Seijas v. Repub. of Argentina, No. 09-0332, concerned a class action by holders of defaulted bonds issued by the Republic of Argentina. The Second Circuit affirmed in part the district court's order certifying a class, on the grounds that 1) the fact that damages may have to be ascertained on an individual basis was not sufficient to defeat class certification; and 2) the district court correctly determined that proceeding individually would be prohibitive for class members with small claims. However, the court of appeals reversed in part, holding that estimating gross damages for each of the classes as a whole, without using appropriate procedures to ensure that the damages awards roughly reflected the aggregate amount owed to class members, enlarged plaintiffs' rights by allowing them to encumber property to which they have no colorable claim.
Zaleski v. Burns, No. 09-2366, involved an action seeking an order that plaintiff's allegations--that there was a conspiracy to deny criminal defendants their constitutional rights--be presented to a grand jury. The court of appeals affirmed the dismissal of the complaint, holding that 1) plaintiff did not allege that he ever requested that the Southern District U.S. Attorney's Office present his information to a grand jury, and thus he lacked standing to assert his claims; and 2) plaintiff failed to request any relief likely to redress the injury he asserted.
Genier v. Astrue, No. 09-3991, concerned plaintiff's appeal from the district court's judgment affirming the Social Security Administration's denial of benefits to plaintiff. The court of appeals vacated the judgment, holding that 1) the administrative law judge (ALJ) failed to consider all of the evidence of record, including plaintiff's testimony and other statements with respect to his daily activities; and 2) plaintiff's testimony did not contradict his assertions that he had been substantially impaired by pain and fatigue prior to his treatment and surgery.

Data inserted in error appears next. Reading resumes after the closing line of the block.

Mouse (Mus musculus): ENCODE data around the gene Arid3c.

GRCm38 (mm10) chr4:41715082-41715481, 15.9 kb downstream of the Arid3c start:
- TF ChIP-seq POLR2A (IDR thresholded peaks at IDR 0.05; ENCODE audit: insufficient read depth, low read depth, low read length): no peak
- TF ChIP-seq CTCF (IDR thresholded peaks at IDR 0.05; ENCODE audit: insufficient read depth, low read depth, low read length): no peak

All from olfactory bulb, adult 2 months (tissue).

Katel LLC v. AT&T Corp., No. 09-1575, involved an action against AT&T alleging breach of contract, tortious interference with contractual relations, and an entitlement to fees pursuant to the International Telecommunications Regulations Act. The court of appeals affirmed summary judgment for defendant, holding that 1) nothing in the parties' agreement required the parties to do business with one another at all -- it was not a requirements contract, and it imposed no minimum volume; 2) AT&T's payment obligation was to a third-party carrier, and that third-party carrier was in turn responsible for paying plaintiff -- AT&T was not responsible for paying plaintiff directly; and 3) the International Telecommunications Regulations did not create a private right of action.